|dc.description.abstract||Communication accommodation theory (CAT) is currently the most encompassing theory of language use in social situations. It seeks to explain not only language use, but also the social psychological processes underlying language use. At CAT’s core is three adaption strategies: convergence, maintenance, and divergence. That is, adapting toward, not adapting, or adapting away from the language used by one’s conversational partner. However, as well as describing how language changes, CAT explains why people use different strategies, and what follow-on effects use of these strategies cause.
In the Chapter 2, CAT was applied to a novel communication medium — toilet graffiti. Graffiti were collected verbatim from adjacent male toilets, female toilets, and study booths. Gender differences in language styles used in male and female toilets were generally consistent with those found in other media. These differences were mitigated in the mixed-gender context (study booths), suggesting convergence of gendered language.
Neither accommodation nor gendered language has been considered in adolescence, even though it has been argued that adolescence may be a key time for the development of such behaviour. In Chapter 3, 40 participants were paired in same- and mixed-gender dyads. Stronger gender differences were found in same-gender dyads, with clear evidence of partner effects. Taken together, these findings suggest that adolescents do use gendered language in similar ways to adult populations, and that they also accommodate to gendered language styles.
A key untested hypothesis of CAT is that attraction or similarity should influence the amount of convergence in an interpersonal conversation. I manipulated physical attractiveness to test this hypothesis in Chapter 4, using images previously rated as high or medium attractive. 64 participants were sent randomly assigned high or medium attractive images of an opposite gender confederate netpal. Participants exchanged a series of emails with the confederate, who used either a male- or female-typical language style. As predicted, participants with a highly attractive netpal converged more than participants with a less attractive netpal.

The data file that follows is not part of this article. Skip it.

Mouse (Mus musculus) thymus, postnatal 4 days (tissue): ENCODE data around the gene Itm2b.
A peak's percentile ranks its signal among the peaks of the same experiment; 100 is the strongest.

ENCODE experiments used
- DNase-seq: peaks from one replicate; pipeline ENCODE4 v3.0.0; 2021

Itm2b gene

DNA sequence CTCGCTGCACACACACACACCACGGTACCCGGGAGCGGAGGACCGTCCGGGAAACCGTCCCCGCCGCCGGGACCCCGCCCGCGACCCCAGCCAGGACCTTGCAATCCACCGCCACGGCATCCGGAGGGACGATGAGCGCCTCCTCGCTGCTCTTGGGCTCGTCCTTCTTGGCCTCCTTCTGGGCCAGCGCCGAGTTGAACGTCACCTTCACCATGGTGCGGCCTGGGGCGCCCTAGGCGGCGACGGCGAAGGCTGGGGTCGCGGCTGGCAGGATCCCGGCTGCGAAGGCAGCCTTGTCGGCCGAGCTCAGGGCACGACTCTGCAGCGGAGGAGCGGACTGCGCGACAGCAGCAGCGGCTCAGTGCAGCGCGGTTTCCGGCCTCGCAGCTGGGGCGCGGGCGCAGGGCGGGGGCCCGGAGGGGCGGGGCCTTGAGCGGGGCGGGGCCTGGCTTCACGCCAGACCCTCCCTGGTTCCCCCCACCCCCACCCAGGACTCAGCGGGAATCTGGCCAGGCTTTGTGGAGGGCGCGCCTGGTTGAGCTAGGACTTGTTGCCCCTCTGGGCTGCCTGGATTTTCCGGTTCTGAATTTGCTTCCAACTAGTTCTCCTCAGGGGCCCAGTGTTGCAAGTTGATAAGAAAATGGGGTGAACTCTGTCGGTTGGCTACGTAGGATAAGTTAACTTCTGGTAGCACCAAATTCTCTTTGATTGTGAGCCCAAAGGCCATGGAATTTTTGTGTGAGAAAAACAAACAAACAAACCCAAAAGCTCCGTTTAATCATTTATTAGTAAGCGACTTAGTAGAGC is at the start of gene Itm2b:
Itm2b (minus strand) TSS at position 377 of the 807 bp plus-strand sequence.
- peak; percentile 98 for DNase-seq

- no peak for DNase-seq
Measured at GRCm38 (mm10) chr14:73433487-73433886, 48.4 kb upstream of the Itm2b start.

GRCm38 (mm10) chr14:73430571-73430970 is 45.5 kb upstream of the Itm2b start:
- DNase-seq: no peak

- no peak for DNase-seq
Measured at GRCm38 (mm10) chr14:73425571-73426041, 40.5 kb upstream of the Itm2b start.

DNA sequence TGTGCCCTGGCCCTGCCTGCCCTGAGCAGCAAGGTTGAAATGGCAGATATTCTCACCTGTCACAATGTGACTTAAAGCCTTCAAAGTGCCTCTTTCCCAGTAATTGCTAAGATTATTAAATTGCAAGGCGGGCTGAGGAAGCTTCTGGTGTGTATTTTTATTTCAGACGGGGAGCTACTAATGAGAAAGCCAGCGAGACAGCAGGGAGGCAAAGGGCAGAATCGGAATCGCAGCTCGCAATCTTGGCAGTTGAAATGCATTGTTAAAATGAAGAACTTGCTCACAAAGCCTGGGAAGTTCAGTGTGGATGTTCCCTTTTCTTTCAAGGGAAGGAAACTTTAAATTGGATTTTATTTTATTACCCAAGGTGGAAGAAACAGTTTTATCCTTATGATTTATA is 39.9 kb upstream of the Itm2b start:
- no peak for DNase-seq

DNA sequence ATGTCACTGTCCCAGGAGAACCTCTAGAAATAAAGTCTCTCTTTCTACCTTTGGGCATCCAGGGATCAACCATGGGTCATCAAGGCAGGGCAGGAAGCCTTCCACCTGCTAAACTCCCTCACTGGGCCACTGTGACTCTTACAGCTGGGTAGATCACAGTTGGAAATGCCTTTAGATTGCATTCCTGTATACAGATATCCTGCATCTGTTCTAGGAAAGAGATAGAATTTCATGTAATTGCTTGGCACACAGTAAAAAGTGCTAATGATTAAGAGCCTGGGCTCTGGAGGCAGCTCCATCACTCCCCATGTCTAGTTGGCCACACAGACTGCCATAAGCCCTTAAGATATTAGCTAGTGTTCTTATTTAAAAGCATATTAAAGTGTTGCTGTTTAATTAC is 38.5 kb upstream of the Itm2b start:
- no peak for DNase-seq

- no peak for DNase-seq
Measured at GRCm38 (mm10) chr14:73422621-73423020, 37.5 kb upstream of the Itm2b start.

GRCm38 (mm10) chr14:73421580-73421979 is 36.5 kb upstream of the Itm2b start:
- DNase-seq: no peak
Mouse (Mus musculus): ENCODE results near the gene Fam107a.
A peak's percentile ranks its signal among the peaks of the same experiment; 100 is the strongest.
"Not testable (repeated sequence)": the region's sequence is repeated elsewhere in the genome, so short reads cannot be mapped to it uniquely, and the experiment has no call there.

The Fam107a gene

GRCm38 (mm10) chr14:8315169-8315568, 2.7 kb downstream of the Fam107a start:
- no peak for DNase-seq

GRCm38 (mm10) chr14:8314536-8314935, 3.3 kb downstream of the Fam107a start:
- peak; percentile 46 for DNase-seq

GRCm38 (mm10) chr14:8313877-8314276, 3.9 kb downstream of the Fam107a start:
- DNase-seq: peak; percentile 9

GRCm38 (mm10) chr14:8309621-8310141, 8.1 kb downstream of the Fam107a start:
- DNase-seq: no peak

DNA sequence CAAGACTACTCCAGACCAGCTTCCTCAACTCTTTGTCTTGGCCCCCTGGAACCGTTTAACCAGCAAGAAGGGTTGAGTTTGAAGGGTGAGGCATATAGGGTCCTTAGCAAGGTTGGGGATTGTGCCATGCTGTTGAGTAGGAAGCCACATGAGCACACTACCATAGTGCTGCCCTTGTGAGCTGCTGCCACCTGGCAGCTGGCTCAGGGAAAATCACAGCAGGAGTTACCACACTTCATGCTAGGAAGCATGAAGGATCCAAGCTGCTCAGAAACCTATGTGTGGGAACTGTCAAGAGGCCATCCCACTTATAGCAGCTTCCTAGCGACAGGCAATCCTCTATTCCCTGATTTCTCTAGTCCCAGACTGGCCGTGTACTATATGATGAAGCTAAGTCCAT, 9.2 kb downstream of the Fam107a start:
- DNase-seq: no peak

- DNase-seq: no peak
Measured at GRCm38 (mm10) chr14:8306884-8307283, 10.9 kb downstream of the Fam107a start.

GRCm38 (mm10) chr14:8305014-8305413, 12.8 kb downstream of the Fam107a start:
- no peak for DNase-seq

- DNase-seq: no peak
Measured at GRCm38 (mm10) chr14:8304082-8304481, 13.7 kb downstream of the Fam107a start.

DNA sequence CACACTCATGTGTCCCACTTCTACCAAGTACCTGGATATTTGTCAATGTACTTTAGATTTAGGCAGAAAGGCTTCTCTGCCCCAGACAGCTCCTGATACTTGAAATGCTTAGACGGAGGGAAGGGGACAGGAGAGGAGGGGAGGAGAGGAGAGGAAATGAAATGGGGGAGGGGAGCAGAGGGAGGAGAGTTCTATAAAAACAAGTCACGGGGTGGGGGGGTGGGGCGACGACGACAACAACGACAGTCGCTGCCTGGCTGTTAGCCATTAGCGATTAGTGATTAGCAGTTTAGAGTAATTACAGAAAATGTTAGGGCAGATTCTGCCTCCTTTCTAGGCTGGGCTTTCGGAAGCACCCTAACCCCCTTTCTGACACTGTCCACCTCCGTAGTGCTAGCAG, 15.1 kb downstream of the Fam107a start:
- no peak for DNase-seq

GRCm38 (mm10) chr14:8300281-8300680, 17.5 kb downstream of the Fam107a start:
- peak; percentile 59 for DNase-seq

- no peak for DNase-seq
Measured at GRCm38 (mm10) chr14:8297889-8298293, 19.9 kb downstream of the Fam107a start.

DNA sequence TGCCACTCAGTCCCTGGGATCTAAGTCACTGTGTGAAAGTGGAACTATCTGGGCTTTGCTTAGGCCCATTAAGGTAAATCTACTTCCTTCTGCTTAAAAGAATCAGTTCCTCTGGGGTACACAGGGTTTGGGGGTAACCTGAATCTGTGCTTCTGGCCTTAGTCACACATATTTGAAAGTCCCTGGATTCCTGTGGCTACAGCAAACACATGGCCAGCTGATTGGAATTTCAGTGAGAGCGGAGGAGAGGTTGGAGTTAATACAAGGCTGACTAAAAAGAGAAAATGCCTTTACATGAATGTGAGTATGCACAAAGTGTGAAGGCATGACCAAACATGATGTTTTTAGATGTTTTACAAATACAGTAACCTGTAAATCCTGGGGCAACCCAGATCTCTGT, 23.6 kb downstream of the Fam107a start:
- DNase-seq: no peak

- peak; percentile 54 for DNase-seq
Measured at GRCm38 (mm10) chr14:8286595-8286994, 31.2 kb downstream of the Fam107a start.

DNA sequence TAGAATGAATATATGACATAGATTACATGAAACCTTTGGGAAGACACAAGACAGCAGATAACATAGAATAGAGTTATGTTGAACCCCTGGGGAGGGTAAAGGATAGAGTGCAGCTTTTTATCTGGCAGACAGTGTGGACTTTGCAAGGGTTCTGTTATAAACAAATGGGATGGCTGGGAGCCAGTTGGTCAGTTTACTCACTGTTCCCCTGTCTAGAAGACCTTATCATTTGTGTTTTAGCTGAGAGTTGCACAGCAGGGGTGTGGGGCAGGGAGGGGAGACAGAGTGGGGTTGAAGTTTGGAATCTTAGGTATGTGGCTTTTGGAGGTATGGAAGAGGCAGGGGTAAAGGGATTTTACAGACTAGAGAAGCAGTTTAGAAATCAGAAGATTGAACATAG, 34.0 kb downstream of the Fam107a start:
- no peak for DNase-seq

In Chapter 5, individual differences were considered in both the use of gendered language and convergence to gendered language. Higher levels of convergence were best predicted by lower self-monitoring scores, but were also related to more feminine scores for females. Gendered language was not consistently predicted by any one variable, but an overall pattern emerged.
Finally, in Chapter 6, results were integrated with previous research and different theoretical perspectives. Numerous exciting possibilities for future research were also outlined. Overall, CAT was strengthened by my findings, but there is much research that can still be done.||